Greenfield, MA. August 19, 2009.
“A river cleanup involving thousands of volunteers across four states and hundreds of river miles would not be feasible without NRG Energy’s timely financial support,” says Chelsea Gwyther, Executive Director of the Connecticut River Watershed Council, “We were thrilled when NRG Middletown Power stepped up again as this year’s title sponsor.” Things are ramping-up for the Council’s 13th annual Source to Sea Cleanup, scheduled for Saturday, October 3rd. Last year the fall event drew over 3,000 volunteers who collected over 100 tons of trash, discarded tires, furniture, and appliances along the length of the Connecticut River and its tributaries.
This fall, as he has for the last seven seasons, NRG Environmental Engineer Bob Spooner of East Hampton, CT will again be working on those riverbanks along with a core group of volunteers from NRG. Since 2002, Spooner’s group has scoured the shorelines and shallows of Connecticut’s Dart Island State Park collecting the trash that’s floated downstream to island shores. Spooner says his group has removed everything from tires and a discarded TV to a derelict outboard motor from the mid-river preserve.
“We’ve participated in this great volunteer effort for many years,” says Plant Manager David DesRoberts of NRG Energy’s Middletown Station, “NRG is pleased to again be its title sponsor and work side-by-side with the Watershed Council and the huge wave of volunteers doing good work for our rivers.” Last year over 100 groups from Vermont, New Hampshire, Massachusetts and Connecticut turned out the 3,002 volunteers that cleared discarded debris from the shores of New England’s great river basin from Pittsburg, NH near the Canadian border to the river’s mouth at Old Saybrook on Long Island Sound.
“The people at NRG will help us get everyone the support and supplies they’ll need to get a big job done,” says Christine Luis-Schultz, Cleanup Coordinator, who notes that TransCanada, The MDC, and Lane Construction Corporation have also returned to help underwrite the Cleanup’s work, “Every year we seem to accomplish more, get more people interested in the environment—and make a dent in the flow of trash left on riverbanks. In recent years we’ve even seen the number of discarded tires begin to decrease.”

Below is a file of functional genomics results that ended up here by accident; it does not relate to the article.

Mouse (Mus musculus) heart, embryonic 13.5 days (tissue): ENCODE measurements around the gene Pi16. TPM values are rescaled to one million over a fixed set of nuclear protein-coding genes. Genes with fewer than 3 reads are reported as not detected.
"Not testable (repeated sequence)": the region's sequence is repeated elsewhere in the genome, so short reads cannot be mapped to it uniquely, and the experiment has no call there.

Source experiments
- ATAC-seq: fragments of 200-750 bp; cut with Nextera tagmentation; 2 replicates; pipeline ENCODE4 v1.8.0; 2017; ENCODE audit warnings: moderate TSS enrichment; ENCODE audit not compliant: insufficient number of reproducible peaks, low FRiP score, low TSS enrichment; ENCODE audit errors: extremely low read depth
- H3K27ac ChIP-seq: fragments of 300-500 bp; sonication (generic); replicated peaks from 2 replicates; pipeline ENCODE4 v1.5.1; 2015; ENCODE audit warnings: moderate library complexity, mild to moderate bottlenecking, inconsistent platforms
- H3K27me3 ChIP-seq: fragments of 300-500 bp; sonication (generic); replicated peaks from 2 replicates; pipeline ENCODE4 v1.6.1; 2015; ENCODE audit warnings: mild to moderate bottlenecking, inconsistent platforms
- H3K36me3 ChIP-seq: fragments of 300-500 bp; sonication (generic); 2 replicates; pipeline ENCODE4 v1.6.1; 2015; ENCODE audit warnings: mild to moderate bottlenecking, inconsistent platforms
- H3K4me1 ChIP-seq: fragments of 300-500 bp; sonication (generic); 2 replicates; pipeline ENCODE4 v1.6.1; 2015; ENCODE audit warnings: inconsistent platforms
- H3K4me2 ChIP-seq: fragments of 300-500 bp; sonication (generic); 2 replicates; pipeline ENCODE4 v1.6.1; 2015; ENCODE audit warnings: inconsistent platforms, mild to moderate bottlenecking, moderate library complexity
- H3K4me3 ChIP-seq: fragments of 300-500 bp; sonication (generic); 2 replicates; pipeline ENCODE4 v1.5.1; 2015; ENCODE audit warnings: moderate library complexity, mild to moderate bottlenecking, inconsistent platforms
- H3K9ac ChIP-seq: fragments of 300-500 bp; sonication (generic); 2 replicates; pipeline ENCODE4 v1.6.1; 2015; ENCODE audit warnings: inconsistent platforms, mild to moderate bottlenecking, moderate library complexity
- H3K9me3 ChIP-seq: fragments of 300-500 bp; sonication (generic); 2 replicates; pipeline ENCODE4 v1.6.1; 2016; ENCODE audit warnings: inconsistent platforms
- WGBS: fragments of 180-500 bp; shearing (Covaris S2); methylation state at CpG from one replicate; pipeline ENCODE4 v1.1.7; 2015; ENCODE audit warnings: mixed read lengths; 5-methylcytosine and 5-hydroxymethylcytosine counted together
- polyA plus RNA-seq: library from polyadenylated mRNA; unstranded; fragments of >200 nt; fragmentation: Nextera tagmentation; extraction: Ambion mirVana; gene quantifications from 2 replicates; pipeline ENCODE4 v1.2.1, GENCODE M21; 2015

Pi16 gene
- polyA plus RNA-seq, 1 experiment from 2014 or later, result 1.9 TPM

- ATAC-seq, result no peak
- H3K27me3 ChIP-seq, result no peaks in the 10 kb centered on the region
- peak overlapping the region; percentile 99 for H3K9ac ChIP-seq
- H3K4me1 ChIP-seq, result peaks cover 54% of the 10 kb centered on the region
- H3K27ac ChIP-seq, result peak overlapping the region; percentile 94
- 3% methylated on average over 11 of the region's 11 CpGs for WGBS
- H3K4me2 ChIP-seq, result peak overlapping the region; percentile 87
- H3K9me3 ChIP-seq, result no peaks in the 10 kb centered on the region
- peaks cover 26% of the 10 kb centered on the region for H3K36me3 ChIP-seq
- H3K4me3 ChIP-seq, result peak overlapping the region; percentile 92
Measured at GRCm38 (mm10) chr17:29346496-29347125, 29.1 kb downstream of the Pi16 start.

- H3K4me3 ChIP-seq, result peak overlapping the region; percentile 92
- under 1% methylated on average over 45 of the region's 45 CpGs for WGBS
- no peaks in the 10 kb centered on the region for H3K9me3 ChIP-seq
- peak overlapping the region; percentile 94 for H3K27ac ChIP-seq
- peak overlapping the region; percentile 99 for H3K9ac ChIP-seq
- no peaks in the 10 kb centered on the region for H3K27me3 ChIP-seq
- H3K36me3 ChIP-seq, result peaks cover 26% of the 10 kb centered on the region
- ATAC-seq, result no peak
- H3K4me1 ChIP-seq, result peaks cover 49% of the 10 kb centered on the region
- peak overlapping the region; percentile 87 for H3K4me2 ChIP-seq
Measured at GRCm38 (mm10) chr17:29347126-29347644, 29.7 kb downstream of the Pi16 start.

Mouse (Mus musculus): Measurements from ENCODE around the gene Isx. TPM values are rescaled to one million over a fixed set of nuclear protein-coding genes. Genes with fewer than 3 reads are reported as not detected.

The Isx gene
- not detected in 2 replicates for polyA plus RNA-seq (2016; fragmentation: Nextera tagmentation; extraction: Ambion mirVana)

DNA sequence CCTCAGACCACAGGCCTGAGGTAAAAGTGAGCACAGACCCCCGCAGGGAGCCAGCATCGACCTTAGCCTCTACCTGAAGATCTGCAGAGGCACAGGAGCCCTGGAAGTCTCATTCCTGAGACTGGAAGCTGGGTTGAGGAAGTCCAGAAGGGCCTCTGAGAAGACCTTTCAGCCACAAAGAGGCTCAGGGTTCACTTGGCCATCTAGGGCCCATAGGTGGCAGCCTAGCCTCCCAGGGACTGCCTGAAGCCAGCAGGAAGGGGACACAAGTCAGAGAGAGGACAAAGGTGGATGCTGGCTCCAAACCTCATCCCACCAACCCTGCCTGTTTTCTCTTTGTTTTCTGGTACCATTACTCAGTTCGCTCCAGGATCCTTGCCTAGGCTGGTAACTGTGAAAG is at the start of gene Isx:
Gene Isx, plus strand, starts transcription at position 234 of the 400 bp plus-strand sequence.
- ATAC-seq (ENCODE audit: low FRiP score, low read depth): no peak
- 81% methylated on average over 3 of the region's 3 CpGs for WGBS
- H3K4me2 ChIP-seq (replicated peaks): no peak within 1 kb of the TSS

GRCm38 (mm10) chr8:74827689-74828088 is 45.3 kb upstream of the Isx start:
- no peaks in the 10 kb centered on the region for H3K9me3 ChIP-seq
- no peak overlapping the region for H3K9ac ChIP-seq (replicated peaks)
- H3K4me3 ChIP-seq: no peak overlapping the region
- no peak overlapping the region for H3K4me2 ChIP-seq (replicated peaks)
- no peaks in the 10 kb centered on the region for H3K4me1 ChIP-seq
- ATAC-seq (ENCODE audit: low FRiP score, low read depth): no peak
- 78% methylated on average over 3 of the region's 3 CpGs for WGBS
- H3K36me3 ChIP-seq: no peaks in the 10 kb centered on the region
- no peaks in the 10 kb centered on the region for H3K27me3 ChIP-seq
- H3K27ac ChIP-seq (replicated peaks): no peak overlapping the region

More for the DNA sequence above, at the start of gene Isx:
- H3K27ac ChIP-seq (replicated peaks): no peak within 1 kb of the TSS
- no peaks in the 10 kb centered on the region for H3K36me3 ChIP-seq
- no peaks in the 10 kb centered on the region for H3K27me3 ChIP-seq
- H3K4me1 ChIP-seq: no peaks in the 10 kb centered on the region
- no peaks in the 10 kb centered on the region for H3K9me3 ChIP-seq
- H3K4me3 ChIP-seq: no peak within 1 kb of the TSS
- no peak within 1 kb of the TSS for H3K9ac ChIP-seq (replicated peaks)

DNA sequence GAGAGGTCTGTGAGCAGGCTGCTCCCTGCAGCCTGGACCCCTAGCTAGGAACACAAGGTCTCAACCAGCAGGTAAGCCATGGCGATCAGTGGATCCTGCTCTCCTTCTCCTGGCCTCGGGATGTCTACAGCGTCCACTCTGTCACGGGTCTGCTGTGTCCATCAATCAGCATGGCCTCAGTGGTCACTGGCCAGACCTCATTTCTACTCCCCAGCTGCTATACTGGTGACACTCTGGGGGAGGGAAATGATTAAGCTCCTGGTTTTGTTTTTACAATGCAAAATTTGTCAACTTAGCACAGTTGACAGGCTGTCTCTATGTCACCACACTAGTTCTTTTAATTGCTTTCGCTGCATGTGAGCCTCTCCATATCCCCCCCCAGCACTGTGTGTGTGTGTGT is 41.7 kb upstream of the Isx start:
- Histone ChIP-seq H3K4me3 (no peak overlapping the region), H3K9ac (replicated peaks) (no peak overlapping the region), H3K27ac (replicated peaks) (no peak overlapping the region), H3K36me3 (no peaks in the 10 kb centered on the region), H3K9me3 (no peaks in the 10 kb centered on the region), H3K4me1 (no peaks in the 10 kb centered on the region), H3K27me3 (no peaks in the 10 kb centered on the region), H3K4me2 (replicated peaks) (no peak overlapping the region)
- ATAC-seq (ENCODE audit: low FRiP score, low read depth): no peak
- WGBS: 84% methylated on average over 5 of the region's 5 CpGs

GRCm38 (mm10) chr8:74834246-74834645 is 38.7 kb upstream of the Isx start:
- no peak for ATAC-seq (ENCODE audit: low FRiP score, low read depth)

New and returning volunteers and potential sponsors are asked to register with CRC by Friday, September 11th. “This is a terrific way to get involved in protecting your river,” says NRG’s Bob Spooner. For more information on the Cleanup in your area, visit www.ctriver.org or contact Christine Luis-Schultz at: (413) 772-2020, ext 201, email: firstname.lastname@example.org.
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Press information: Chelsea Gwyther, Executive Director CRC: (413) 772-2020, X 202; email@example.com; Christine Luis-Schultz, Coord., (413) 772-2020, X 201; firstname.lastname@example.org.
For NRG Energy, Inc., Lori Neuman, Communications Director: (609) 524-4525; email@example.com.
The Connecticut River Watershed Council has been a non-profit advocate for the 11,000 square-mile watershed of the Connecticut River emphasizing fisheries restoration, erosion prevention, land conservation, and water quality since 1952.
NRG Energy, Inc. (NYSE: NRG), a Fortune 500 company, owns and operates one of the country’s largest and most diverse power generation portfolios. NRG’s 48 plants provide approximately 24,000 megawatts of generation capacity—enough to power nearly 20 million homes. In Connecticut, NRG owns facilities in Cos Cob, Middletown, Uncasville and Norwalk that are capable of producing 1,800 MW of electricity.